Humayun’s Tomb Delhi Timings: 10:00 am – 06:00 pm
- Indian Nationals and citizens of the SAARC nations: – INR 35
- Foreigners: – INR 550
- No entry fee for children under 15 (both Indian and foreign)
- Video Shooting: – INR 25, Photography: – Free
Location: Mathura Road Opposite, Hazrat Nizamuddin Aulia Dargah, Nizamuddin, New Delhi, Delhi 110013, India ←Click here
Humayun’s Tomb, Delhi Overview
Humayun’s Tomb in Delhi is the first-of-its-sort rich sepulcher built in India and furthermore the first garden-tomb in the India. It is also known by Maqbara-e-Humayun, this magnificent 16th-centuary monument looks less like a tomb and progressively like a luxurious places. Situated in the Nizamuddin East area of Delhi, it is the first garden-tomb in the Indian subcontinent. This splendid piece of architecture was commissioned for construction by Humayun’s chief consort Empress Bega Begum in the year 1569-70 and is one of the very few structures that used red sandstone on such a massive scale at that time. The design of Humayun’s Tomb is a run of the mill Mughal architecture with Persian impacts and was conceptualized by Persian designer Mirak Mirza Ghiyas. Inferable from its great structure and celebrated history, Humayun’s Tomb was highlighted in UNESCO’s World Heritage Site in the year 1993. The building virtuoso of Humayun’s Tomb is difficult to miss.
This sublime tomb sits in a tremendous, fancy Mughal Garden and its excellence is just improved throughout the winter months. Situated on the banks of the River Yamuna, this mausoleum is also home to the remains of his wives, son and descendants of the later Emperor Shah Jahan, and many other Mughals, including many later Mughals. Need to find out about this last asylum of Emperor Humayun’s Here’s all that you should think about Humayun’s Tomb in Delhi, including its architecture, history, entry fee, timings, full details.
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This fine mausoleum was built near River Yamuna by Emperor Humayun’s first wife Bega Begum aka Haji Begum to immortalize the memory of her husband. Despite the fact that the Emperor died in 1556, it wasn’t until 1565 that the development for the monument started. After seven years of development, the tomb and the encompassing Charbagh Gardens construction finished in 1572. Given the grandeur of the memorial, it’s no surprise that the construction cost came to 1.5 million rupees, which was completely borne by Bega Begum.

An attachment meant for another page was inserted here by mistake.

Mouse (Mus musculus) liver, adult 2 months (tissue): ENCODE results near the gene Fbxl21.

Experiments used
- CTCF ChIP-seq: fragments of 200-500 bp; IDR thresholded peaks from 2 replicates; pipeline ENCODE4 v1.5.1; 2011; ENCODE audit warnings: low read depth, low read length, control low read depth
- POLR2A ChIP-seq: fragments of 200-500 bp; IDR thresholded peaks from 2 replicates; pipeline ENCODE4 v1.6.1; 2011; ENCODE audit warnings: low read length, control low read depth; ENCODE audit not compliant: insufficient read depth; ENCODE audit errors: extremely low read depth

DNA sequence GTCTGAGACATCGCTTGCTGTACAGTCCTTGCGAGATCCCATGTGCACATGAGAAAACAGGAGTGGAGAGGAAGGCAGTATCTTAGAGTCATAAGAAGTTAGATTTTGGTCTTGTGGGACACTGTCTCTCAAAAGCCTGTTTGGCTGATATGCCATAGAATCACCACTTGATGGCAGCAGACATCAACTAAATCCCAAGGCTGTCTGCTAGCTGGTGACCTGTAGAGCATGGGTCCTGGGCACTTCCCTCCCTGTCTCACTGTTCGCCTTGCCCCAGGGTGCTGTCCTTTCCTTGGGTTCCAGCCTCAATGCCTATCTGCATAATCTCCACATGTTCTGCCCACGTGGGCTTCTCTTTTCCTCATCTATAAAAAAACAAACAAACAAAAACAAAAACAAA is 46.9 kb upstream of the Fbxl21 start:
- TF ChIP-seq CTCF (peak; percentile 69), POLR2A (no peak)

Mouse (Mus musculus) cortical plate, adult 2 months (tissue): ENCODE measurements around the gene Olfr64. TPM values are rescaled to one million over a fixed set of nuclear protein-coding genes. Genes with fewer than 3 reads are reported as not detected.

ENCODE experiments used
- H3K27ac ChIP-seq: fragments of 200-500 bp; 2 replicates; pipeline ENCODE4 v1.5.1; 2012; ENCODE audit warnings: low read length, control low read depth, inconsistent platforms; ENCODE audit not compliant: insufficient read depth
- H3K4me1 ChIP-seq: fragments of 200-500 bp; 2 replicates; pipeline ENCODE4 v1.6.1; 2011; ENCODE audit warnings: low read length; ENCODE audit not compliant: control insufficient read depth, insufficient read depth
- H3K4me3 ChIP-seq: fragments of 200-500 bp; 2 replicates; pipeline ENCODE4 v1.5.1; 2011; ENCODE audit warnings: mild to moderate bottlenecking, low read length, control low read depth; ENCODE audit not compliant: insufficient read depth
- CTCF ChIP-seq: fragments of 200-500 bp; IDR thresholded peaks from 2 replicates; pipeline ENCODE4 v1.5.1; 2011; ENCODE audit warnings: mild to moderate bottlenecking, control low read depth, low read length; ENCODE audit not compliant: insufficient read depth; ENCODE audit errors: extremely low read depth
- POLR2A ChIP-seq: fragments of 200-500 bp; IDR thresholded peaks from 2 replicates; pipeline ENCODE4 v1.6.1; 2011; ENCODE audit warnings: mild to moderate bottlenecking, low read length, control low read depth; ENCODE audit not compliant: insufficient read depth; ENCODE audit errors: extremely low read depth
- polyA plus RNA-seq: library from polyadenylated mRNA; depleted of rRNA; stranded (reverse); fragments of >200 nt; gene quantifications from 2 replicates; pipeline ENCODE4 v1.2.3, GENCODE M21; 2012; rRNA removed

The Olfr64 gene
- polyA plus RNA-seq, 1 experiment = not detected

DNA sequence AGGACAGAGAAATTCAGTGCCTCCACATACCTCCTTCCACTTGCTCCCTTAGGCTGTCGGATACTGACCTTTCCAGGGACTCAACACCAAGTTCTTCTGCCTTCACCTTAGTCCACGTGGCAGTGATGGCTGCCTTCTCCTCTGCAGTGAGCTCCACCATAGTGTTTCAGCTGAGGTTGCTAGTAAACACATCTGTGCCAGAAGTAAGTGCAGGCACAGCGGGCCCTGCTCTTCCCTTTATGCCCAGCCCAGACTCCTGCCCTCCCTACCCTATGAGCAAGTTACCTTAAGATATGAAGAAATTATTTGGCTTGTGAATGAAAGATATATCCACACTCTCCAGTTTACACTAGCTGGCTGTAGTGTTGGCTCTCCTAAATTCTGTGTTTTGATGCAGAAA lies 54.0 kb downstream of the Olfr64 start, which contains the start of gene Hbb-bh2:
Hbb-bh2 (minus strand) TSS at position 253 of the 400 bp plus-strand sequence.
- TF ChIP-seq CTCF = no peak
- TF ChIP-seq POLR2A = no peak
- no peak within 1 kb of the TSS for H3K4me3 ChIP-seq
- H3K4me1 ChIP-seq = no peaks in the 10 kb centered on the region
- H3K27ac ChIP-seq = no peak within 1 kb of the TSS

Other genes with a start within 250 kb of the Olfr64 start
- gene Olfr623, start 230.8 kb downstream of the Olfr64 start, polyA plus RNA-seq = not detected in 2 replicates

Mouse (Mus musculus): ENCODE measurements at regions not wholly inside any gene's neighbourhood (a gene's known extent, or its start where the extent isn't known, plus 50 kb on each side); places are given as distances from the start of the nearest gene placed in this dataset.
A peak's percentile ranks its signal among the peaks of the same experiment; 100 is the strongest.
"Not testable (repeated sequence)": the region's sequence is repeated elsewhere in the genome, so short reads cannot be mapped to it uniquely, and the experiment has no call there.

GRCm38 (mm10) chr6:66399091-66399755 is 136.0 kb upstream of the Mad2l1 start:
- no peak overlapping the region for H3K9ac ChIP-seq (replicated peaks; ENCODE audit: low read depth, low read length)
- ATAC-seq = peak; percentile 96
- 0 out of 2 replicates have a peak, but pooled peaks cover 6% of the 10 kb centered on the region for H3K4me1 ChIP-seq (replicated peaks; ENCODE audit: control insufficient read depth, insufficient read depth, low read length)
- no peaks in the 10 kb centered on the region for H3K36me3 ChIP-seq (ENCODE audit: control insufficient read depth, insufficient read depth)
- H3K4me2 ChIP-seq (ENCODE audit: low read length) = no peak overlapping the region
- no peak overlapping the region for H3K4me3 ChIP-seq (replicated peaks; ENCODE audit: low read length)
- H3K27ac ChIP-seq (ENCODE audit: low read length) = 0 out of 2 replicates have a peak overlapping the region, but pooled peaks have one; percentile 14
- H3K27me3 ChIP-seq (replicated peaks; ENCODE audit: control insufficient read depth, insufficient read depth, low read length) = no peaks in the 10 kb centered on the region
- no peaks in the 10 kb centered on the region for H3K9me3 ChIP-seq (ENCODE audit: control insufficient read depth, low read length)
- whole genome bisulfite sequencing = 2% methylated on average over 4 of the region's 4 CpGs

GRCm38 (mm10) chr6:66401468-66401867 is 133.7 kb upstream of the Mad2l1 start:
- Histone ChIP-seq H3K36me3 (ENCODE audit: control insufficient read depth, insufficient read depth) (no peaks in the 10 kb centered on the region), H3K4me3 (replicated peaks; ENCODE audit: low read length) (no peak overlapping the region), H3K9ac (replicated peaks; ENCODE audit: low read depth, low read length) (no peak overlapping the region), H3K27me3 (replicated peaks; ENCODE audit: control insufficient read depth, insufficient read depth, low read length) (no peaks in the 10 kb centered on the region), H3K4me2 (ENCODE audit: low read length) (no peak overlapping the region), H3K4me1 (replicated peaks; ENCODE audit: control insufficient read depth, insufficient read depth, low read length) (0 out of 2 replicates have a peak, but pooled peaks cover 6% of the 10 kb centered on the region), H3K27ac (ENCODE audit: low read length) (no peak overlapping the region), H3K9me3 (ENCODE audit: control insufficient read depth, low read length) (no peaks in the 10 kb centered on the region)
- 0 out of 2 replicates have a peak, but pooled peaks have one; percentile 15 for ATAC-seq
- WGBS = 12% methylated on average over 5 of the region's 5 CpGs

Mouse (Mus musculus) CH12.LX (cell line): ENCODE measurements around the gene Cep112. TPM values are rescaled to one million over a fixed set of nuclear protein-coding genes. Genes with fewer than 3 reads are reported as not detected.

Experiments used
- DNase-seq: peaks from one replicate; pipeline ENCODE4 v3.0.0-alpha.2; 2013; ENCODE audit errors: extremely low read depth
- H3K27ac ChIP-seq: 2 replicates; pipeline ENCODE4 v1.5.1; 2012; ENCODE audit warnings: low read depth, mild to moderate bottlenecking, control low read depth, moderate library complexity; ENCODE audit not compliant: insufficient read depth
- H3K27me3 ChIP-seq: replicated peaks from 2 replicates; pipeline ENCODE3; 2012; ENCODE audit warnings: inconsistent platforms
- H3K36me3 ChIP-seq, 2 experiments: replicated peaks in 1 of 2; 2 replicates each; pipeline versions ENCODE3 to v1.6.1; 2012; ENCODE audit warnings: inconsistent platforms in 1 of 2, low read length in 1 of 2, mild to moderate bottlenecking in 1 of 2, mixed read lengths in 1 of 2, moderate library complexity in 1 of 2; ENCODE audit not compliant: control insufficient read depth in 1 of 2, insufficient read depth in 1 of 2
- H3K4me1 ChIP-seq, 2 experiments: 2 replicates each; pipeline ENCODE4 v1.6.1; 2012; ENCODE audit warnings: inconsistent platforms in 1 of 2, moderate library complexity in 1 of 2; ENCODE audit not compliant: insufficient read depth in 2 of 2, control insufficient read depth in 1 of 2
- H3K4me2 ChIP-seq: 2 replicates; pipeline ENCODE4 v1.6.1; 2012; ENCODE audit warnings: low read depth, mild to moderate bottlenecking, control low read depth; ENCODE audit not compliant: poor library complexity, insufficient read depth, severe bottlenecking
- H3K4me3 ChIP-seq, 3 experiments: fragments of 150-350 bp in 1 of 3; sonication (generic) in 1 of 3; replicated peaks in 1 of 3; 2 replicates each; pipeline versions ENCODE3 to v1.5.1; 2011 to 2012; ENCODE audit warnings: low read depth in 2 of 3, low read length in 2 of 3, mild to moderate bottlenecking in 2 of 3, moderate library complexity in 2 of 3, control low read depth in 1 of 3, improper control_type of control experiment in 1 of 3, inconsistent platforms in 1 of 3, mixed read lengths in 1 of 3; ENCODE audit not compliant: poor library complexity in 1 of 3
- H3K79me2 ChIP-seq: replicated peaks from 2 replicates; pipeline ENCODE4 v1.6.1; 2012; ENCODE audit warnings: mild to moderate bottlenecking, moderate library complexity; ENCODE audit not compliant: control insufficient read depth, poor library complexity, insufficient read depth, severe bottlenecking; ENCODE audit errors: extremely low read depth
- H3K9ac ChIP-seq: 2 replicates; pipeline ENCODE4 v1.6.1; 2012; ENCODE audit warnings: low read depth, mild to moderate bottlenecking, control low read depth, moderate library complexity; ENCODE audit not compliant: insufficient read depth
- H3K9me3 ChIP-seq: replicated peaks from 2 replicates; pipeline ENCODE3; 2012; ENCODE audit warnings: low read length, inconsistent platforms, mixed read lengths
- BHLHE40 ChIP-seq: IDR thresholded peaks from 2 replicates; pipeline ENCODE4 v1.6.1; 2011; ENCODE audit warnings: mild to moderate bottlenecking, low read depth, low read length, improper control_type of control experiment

Throughout the hundreds of years, Humayun’s Tomb saw a lot of disregard and decrease. In the 18th-century, the delightful garden encompassing the monument offered approach to vegetable garden. After the frontier rulers took over Delhi, the Charbagh Gardens was overlaid with an English-style garden in 1860. In any case, in the early piece of the twentieth century, the tomb complex was re-established with the first gardens at the request for Lord Curzon, the then Viceroy of India. The monument additionally assumed a significant job in the cutting edge history of India. At the time of the nation’s segment in 1947, Humayun’s Tomb alongside the Purana Quila filled in as displaced person camps for those relocating to Pakistan. For just about five years the camps were held at this site, making a lot of harm the fundamental structure and the gardens. Afterward, when the monument went under the control of the Archaeological Survey of India, it was restored to its original glory again.
The structure of Humayun’s Tomb Delhi is a blend of Islamic and Persian design with smatterings of Indian tastefulness as well. Six-sided stars that adorn the main opening on the west, are additionally observed on the fundamental burial chamber tomb structure, however it has been utilized as a designed galactic symbol. The mosque likewise has the tomb of Emperor’s dearest stylist. The tomb built of flotsam and jetsam of rock and red sandstone utilizes white marble as a covering material. It has main highlights place of Indian – Islamic architecture like jaali, entryway outlines and chhajja. It remains on a jumped porch eight-meter high and spread more than 12,000-meter square. This tomb houses more than 100 tombstones and the whole base structure is raised on a phase, a couple of steps high.